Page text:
“You recently railed against the double-standard in the media, sir, that seems obsessed with inconsistencies and potential exaggerations in your life story, but looked the other way when it came to then-Senator Barack Obama’s. Still, as a candidate whose brand has always been trust, are you worried your campaign— which you’ve always said, sir, is bigger than you—is now being hurt by you?”

Carson caught the softball with a quip: “Well, first of all, thank you not asking me what I said in the 10th grade. I appreciate that.”

After a pause for laughter, he continued, “I have no problem with being vetted. What I do have a problem with is being lied about and then putting that out there as truth.”

Then he played a gambit that works like a charm with right wing audiences: mention Benghazi.

“I don’t even mind that so much, if they do it about—with everybody, like people on the other side. But, you know, when I look at somebody like Hillary Clinton, who sits there and tells her daughter and a government official that no, this was a terrorist attack, and then tells everybody else that it was a video.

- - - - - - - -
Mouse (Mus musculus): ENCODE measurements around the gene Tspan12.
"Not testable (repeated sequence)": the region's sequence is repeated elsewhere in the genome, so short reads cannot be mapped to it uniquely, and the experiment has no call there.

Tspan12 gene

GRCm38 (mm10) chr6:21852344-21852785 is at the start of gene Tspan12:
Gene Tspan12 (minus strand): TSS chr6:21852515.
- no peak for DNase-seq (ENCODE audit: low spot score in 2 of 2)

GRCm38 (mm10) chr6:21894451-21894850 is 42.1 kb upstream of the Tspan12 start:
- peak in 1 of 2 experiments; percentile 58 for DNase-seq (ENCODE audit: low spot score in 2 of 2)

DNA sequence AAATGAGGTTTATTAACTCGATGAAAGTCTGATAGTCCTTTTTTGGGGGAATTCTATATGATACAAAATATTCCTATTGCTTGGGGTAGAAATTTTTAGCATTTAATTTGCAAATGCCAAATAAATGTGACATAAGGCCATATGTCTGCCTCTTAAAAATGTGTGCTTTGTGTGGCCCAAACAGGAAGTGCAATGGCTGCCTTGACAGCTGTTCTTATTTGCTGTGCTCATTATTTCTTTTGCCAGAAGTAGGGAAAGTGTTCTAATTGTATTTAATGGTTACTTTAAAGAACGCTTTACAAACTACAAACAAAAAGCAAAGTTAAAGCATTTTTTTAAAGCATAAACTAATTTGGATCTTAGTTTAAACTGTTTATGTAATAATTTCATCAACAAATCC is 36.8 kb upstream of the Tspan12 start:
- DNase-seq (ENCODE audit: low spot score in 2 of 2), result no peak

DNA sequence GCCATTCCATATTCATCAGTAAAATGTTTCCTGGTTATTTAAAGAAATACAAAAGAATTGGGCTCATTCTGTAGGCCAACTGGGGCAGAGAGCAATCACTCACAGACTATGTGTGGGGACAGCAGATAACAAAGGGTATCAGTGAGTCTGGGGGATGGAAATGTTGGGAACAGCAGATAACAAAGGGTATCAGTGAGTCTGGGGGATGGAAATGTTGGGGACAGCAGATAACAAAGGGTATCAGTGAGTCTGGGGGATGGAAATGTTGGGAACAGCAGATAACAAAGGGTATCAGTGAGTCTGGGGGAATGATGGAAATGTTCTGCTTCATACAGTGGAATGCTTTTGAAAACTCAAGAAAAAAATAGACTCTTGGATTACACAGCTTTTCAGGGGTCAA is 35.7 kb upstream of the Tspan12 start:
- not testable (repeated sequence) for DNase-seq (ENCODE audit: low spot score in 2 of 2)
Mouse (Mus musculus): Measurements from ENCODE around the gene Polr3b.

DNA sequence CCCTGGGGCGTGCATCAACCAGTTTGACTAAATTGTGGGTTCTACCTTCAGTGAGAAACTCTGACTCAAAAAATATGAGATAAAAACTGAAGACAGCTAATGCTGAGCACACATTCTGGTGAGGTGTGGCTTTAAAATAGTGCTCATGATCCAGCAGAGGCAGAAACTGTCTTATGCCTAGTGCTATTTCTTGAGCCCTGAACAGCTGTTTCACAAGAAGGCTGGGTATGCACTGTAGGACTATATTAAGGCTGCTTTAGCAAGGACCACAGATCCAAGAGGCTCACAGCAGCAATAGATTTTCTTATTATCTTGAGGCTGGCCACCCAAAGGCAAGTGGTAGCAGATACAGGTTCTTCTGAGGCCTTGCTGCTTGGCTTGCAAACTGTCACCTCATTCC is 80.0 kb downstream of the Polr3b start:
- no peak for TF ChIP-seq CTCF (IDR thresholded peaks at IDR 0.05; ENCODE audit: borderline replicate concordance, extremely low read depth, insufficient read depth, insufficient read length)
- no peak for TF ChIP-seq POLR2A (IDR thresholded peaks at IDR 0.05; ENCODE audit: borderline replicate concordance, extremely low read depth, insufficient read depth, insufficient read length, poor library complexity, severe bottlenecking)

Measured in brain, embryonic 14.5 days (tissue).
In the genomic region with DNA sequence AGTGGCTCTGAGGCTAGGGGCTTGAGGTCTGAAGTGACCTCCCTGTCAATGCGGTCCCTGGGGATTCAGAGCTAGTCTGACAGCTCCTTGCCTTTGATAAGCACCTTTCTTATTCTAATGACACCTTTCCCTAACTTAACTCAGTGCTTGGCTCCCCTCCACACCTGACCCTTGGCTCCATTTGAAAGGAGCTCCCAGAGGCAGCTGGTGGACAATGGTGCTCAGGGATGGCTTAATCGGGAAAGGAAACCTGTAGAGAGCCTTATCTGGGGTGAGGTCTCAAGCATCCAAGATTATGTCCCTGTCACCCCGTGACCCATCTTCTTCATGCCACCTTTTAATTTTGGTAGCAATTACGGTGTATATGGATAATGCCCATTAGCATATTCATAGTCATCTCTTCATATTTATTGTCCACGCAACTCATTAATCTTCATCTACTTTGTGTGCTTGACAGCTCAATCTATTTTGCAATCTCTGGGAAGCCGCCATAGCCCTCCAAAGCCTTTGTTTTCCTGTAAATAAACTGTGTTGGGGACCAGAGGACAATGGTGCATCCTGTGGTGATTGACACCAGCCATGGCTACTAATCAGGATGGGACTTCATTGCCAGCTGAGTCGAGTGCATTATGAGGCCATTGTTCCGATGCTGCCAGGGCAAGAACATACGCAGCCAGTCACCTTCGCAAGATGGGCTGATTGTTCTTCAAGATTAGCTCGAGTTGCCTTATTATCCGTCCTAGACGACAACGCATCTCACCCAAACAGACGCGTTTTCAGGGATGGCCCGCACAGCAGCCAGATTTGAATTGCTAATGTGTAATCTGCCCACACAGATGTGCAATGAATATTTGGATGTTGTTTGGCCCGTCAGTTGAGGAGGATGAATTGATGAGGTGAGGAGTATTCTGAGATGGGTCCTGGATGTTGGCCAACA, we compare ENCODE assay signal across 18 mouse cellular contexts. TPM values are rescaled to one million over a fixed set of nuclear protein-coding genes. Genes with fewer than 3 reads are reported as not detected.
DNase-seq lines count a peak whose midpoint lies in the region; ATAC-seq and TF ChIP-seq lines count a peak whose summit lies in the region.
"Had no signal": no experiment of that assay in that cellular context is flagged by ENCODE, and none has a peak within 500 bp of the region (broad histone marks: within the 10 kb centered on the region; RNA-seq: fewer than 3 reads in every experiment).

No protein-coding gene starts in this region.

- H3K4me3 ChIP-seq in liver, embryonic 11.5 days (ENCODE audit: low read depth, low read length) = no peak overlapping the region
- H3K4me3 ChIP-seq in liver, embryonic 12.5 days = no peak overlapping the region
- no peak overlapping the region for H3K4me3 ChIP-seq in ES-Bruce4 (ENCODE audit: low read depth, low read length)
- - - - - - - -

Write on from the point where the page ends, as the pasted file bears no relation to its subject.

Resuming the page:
“Where I came from, they call that a lie.”

After the inevitable applause subsided, Carson claimed that his claim about being offered a scholarship to West Point had been misinterpreted and that he is an “honest” person. And with that, the matter was closed.

Carson longs for the good old days before “regulation” (and emancipationruined America’s booming economy

Carson has a puzzling relationship with America’s peculiar institution. He has compared both Obamacare and abortion to slavery, but seems to have forgotten the central role of forced, unpaid labor in building our nation and driving the boom years of the cotton trade.

When asked about his approach to regulation, he actually held up the antebellum environment as one worth emulating.

“This country was—declared its independence in 1776,” said Carson. “In less than 100 years, it was the number-one economic power in the world. And the reason was because we had an atmosphere that encouraged entrepreneurial risk- taking and capital investment. Those are the fuels that drive it. And what we’ve done now is let the creep of regulation turn into a stampede of regulations, which is involved in every aspect of our lives. If we can get that out, it makes a big difference.”

Ted Cruz mentions a black single mom – and she’s a welfare queen job creator